president. New York City, N. Y.; Erie Railroad, G. Q. Cochran, fourth vice-
president. New York City, N. Y.; Great Northern Railway, D. Miller, second
vice-president, St. Paul, Minn.; Lake Shore and Michigan Southern Railway,
W. H. Newman, president, Cleveland, Ohio; Louisville and Nashville Railroad,
S. R. Knott, first vice-president, Louisville, Ky.; New York Central and Hudson
River Railroad, S. R. Callaway, president. New York City, N. Y.; Northern
Pacific Railway, C. S. Mellen, president, St. Paul, Minn.; Pennsylvania Rail-
road, W. H. Joyce, freight traffic manager, Philadelphia, Pa.; St. Louis and San
Francisco Railroad, D. B. Robinson, president, St. Louis, Mo.; Southern Pacific
Company, J. C. Stubbs, third vice-president, San Francisco, Cal.; Southern Rail-
way, J. M. Culp, traffic manager, Washington, D. C; Union Pacific Railroad,
H. G. Burt, president, Omaha, Nebr.; Wabash Railroad, S. B. Knight, general
freight agent, St. Louis, Mo.; Western New York and Pennsylvania Railroad,
E. T. Johnson, general freight agent, Buffalo, N. Y.

I will read, if you please, first, as representing the different sections of the
country, a letter from the New England States, Boston and Maine Railroad:

[Boston and Maine Eailroacl, traffic department.]

Boston, Mass., August 18, 1899.
Dear Sir: Replying to your esteemed favor of the 15th instant, you ask me
to state whether or not since the passage of the interstate commerce law the
Boston and Maine Railroad have in any way given to the Standard Oil Company,
or any of its representatives, any lower rate of freight either by direct tariff,
rebate, or underbilling than has been openly quoted to all other shippers of oil,
and I am pleased to be able to state that we have not.
Yours, .truly,

W. F. Berry,
Second Vice-President nnd General Traffic Manager.
Mr. Howard Page,

S6 Broachray , New York, N. Y.



{Chicago and Alton Railroad Company, C. A. Ctiappell, vice-president and general manager.]

CHiCAao, III., August 17, 1899.

Dear Sir: I take pleasure in stating to you, as I have frequently stated to
others, and am willing to state before the Interstate Commerce Commission, or
any other authority, that, in my judgment, the Standard Oil Company has obeyed
the interstate law better than any other large shipper in the country.

So far as the Chicago and Alton is concerned, the Standard Oil Company has
not only declined to accept concessions of any name or nature, but has used its
influence with the railroads to maintain agreed and tariff rates, and there haS
been no arrangement, device, or any other plan by which the Standard Oil Com-
pany received less rates than other shippers. The rates granted the Standard Oil
Company have been the same that all other oil shippers have had, whether in
tank cars, carloads, or less than carloads.

I have frequently stated to the Interstate Commerce Comhiission, and to others,
that if all the large shippers of the country would cooperate in the enforcement
of the interstate law, as the Standard Oil Company has done, we would have an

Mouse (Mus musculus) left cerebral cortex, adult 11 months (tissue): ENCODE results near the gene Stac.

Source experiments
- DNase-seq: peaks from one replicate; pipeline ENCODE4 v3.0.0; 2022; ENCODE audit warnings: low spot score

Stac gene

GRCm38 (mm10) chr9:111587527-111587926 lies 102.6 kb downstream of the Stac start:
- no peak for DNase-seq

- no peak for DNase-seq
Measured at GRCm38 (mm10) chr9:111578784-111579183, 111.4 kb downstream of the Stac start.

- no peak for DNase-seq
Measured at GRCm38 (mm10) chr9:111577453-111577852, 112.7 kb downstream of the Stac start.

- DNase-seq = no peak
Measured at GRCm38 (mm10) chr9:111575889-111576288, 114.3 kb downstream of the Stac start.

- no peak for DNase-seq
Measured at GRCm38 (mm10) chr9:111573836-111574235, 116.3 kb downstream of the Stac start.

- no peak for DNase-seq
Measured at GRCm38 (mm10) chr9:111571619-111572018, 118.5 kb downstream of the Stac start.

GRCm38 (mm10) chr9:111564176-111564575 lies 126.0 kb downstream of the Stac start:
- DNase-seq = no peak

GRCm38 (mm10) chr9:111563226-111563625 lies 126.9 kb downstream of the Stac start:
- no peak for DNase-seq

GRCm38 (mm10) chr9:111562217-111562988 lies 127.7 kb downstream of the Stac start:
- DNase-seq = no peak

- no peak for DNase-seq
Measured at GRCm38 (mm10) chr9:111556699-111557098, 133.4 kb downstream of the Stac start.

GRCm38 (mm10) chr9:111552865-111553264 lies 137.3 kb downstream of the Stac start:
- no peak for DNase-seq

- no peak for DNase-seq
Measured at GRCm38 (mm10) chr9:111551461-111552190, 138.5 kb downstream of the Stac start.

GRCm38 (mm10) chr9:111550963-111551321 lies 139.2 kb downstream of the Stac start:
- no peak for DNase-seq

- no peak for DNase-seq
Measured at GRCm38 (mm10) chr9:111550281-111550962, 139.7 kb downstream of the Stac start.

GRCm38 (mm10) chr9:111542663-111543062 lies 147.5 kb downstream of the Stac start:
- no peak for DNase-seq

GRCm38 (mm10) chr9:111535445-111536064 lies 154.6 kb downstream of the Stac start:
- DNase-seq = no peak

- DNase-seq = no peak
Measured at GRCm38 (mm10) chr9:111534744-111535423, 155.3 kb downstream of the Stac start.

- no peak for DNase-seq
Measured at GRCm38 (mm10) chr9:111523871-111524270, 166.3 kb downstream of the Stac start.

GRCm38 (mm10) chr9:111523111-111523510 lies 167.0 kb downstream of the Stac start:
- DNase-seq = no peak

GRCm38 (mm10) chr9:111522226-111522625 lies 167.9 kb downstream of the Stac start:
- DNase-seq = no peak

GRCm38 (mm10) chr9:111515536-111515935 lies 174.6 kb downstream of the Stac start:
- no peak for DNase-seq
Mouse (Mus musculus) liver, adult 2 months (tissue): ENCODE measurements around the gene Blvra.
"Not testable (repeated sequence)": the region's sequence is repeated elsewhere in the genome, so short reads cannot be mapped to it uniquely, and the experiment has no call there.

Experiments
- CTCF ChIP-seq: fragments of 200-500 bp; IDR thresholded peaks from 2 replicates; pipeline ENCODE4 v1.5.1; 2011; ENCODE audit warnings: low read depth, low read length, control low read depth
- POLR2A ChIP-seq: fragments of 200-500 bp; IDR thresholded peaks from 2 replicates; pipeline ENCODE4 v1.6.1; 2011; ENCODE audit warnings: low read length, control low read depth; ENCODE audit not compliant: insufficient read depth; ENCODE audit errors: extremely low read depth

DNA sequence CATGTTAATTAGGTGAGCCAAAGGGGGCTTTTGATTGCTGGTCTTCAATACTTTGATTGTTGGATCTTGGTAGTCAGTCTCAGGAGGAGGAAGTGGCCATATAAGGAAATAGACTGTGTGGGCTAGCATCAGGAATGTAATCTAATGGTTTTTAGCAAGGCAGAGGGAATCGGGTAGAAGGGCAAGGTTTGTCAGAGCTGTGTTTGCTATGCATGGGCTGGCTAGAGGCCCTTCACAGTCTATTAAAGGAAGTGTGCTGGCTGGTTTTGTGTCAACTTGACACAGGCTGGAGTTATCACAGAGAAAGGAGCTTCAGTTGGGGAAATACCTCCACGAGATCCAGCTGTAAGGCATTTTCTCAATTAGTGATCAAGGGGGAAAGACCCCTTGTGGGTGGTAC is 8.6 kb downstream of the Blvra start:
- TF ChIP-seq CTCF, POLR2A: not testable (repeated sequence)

ideal condition.

Yours, very truly, C. A. Chappell,

Vice-President and General Manager.

Mr. Howard Page,

Standard Oil Company, Neio York.



• STANDARD OIL COMBINATIONS: ARCHBOLD. 519

[Louisville and Nashville Railroad Company, office of the first vice-president.]

Louisville, Ky., August 10, 1899.

Dear Sir: Please refer to your favor of the loth instant.

Having been since January, lySS, in one position or another, charged with the
direct supervision of the traffic affairs of the Lonisville and Naslrville Company,
and having been for several years prior to that time directly connected with that
department of the company's business, I feel I am in position to speak most
authoritatively upon the subject mentioned in your letter.

I beg to say that the Louisville and Nashville Railroad Company has not in any
way given the Standard Oil Company, or any of its representatives or allied inter-
ests, any lower rates of freight, either by direct tariff, rebate, refund, underbill-
ing, or any other subterfuge or device, than it was at the same time extending to
any and all other shippers handling the same or similar traffic and subject to the
same rules, regulations, and conditions. In other words, the Standard Oil Com-
pany has been required to pay and has paid to the Louisville and Nashville Rail-
road Company the same charges for the same transportation rendered as any other
shipper, and there is no arrangement between it or any of its agents and the
Louisville and Nashville Railroad Company by which any advantage accrues to it
over any other shipper handling similar traffic between the same points over this
company's rails.

Yours, truly, S. R. Knott,

First Vice-President.

Mr. Howard Page,

Standard Oil Company. Neiu York.



[The Atchison, Topeiia and Santa Fe Railway System, Great Northern Building, 77 Jackson
street, Chicago, second vice-president's office.]



August 17, :

Gentlemen: It is with a great deal of pleasure and satisfaction that I write you
in regard to the general belief that the railroads of the United States are giving
the Standard Oil Company and its interests many advantages on its shipments of
petroleum and its products as compared with shipments of other oil producers.

For nearly four years I have had charge of the freight business of this company,
and never in all that time 'has the Standard Oil Company's representatives asked
for, or received, better fates than other shippers of oil secure. From my own
experience I know that the Standard Oil Company does not ask for rebates, and
I know further that the chief aim of the freight representatives of your company
has been to have the railroads of the West absolutely maintain the tariff. I wish
that other large shippers would take the same position in regard to this matter
that your company does. If the terrible pressure from gigantic shippers for
inside rates could be relieved the transportation problem of the country would be
a very easy one to solve.

The position of your company in not asking for special rates, and in declining
to receive rebates, and its effort to keep the rates on oil and its products up, has
been a common topic of discussion among western traffic men ever since the
interstate commerce law became enacted.